27/10/2015 07:26 GMT | Updated 26/10/2016 06:12 BST

Autism: Bullying and Loneliness

We all face challenges through life and especially so when we are young and new to the world. School days for some are more difficult than for others for any number of reasons - sometimes because of things they cannot change.

I have been mentoring a young lad aged 13 for around eighteen months. Mentoring involves regular meetings where the person is encouraged to talk about their lives and to share their worries and where (hopefully) the mentor can encourage and advise.

The reason he was put on the mentoring program was that he was being bullied at school. Shortly after we started meeting he was diagnosed as being mildly autistic and depressed.

At our first meetings - in the school - he was liable to stop talking and feign going to sleep (I don't think it was necessarily a result of my boring conversation). This would often happen if I asked him about how he felt about things or what he thought of particular incidents that had happened to him.

Sometimes he would stand up and put a chair on his head or other similar eccentric behaviour - apparently oblivious to what other people might think of him.

He is not a natural conversationalist (to say the least) - and appeared to see no value in trivial conversation and took little interest in the thoughts of other people. His main topic of conversation was usually about the Minecraft game - the only thing he would speak at length about. It seems Minecraft is very popular with children with autism.

I once asked him to fill in a form about his feelings (all part of the process) - his chin went straight onto his chest and he didn't speak again for 10 minutes - and then he would only talk about Minecraft!

Long silences were a common feature of our early meetings it has to be said. One phrase he often used was "I don't know" when asked about his feelings.

I would often walk away thinking that we were getting nowhere - but when I asked him if he wanted to keep meeting up - he always said yes. From then on - it was clear that I mustn't cut him off even if the meetings seemed pointless at times. Making progress stopped being the point - just meeting and having that continuity was an end in itself.

He has no friends. He thought he had at least one friend at school - until a couple of months ago. This one supposed friend turned on him along with several others and pushed him around and kicked him.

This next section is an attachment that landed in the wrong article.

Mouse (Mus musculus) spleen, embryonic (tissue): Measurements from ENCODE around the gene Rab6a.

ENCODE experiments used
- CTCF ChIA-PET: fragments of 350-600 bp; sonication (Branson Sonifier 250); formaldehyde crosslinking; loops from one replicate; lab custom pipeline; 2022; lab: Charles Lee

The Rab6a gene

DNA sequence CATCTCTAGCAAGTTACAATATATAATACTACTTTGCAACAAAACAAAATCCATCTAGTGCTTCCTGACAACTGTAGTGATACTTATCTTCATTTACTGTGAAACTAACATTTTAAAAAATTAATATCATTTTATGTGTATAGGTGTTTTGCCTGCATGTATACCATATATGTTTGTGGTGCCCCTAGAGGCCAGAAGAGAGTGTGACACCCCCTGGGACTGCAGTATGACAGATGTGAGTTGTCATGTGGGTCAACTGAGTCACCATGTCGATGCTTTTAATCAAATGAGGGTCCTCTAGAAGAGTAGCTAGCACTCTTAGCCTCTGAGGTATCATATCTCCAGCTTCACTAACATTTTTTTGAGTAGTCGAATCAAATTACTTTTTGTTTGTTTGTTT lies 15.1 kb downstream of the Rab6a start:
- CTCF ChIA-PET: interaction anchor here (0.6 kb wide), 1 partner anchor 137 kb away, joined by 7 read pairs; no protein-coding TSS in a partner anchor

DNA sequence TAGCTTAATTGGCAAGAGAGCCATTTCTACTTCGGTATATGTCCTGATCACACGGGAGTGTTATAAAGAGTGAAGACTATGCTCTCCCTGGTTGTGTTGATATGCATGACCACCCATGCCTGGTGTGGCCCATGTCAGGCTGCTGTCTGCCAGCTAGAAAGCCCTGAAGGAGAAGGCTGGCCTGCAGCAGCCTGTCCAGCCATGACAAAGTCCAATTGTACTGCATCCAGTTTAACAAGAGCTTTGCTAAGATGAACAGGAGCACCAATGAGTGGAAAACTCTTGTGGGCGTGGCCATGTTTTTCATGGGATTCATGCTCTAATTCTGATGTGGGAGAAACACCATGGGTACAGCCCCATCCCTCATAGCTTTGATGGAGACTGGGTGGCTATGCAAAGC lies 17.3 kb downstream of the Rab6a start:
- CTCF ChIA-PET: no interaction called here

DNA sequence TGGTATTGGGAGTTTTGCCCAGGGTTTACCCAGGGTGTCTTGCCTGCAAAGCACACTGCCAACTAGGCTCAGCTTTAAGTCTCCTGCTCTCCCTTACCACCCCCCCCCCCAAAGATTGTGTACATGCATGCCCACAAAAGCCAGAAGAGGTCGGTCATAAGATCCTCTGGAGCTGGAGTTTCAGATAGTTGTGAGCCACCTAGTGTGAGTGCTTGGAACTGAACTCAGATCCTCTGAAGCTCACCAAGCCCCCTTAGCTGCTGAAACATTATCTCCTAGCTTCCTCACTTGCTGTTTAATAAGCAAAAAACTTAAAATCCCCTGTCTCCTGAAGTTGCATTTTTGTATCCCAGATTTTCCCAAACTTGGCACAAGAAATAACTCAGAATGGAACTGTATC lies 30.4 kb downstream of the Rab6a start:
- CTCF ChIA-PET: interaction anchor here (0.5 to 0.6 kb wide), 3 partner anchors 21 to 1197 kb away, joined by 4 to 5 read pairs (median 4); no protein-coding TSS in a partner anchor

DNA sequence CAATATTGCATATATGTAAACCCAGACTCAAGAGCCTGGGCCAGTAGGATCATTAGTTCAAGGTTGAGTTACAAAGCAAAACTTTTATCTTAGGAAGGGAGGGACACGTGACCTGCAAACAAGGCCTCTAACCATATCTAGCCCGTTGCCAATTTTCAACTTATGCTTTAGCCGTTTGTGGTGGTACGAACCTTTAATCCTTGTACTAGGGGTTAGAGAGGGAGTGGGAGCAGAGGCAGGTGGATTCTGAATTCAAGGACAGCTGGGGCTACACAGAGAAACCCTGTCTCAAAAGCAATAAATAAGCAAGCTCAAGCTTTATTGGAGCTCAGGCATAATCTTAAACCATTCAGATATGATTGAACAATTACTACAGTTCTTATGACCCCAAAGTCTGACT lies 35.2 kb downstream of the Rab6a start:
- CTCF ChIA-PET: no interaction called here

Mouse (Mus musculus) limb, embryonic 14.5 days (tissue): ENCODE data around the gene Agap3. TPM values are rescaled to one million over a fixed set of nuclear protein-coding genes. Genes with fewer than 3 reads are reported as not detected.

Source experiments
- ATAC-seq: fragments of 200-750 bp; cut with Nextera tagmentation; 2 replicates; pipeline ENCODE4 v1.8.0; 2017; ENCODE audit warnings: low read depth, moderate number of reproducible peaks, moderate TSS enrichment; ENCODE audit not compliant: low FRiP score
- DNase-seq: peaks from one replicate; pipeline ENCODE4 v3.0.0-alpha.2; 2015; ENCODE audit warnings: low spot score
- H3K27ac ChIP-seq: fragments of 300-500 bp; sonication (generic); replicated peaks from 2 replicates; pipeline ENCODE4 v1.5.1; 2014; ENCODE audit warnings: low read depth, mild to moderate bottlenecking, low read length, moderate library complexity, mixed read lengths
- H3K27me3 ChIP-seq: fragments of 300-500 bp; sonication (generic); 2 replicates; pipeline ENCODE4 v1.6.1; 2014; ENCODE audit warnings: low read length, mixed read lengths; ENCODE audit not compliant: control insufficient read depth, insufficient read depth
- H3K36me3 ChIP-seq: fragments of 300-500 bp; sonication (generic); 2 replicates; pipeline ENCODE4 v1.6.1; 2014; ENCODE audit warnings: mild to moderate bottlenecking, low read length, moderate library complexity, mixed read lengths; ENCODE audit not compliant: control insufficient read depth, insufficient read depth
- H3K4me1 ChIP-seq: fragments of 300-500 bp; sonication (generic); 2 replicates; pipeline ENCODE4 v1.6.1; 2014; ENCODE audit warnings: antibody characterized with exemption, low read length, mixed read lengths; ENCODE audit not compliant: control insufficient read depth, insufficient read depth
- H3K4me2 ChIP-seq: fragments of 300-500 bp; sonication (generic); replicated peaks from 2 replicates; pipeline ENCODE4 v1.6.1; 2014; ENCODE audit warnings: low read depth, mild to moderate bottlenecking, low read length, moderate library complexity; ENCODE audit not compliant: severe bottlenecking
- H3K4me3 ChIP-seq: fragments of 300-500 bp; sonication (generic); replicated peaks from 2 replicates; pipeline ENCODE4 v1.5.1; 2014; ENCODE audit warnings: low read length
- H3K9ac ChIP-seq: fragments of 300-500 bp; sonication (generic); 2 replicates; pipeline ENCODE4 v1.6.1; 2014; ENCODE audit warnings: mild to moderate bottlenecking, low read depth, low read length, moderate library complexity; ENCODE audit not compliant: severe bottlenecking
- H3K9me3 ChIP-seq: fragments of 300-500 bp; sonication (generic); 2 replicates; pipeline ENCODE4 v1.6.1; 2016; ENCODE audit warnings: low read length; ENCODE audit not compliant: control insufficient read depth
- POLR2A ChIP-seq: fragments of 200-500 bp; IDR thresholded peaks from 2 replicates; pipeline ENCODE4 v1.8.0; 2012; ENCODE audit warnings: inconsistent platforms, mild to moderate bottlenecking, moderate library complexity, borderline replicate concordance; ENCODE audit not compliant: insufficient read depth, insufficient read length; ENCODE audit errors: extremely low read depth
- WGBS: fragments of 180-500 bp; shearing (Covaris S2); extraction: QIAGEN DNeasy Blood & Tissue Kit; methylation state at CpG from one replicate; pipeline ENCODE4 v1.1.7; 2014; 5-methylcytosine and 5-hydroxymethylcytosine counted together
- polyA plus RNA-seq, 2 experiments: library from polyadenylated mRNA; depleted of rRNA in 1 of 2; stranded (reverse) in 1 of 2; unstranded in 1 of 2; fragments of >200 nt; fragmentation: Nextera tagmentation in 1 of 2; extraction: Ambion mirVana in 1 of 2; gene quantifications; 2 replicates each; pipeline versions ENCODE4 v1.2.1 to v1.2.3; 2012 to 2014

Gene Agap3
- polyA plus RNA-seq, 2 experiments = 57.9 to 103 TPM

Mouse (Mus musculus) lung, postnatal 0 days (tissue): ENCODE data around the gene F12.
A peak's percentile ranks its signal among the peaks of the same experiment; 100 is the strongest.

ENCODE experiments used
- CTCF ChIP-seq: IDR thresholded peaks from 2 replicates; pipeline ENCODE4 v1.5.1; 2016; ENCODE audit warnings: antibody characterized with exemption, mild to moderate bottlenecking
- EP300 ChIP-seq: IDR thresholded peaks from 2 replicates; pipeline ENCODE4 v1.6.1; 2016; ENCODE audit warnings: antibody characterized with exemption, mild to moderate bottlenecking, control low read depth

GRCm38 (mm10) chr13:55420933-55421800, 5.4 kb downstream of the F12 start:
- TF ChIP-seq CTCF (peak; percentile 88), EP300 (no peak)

This happened just before one of our scheduled meetings and he cried through most of it. It was not so much the incident of bullying itself - this had happened before - it seemed he cried because of the betrayal by someone he thought of as a friend.

He talked about many incidents of bullying and abuse by his class mates. He didn't seem to like any of the classes he went to and had few ambitions about doing well at school. His present was unpleasant and his future looked bleak at that point.

Then his mother pulled him out of that school because of the bullying and he is now going to another school - and so far seems happier there. Her courage in pulling him out of the first school has presented him with a chance to start to enjoy school life. He now talks about being good at arithmetic and even enjoying a couple of the other subjects.

He seems happier and more talkative. He can even talk about himself and some of the challenges he faces - something he would never do before. The future remains uncertain for him but he now seems happier - more talkative and more confident. His main ambition though is to have a friend!

Later on I asked him why he used to say "I don't know" so often when I would ask him about his feelings - he said that he just didn't have the words to describe how he felt.

This inability to describe the very problem that blights a young person's life makes things doubly difficult for someone like him. It also makes it harder for his family and others around him to know how to help. In his case - thinks are getting better - for him and his family.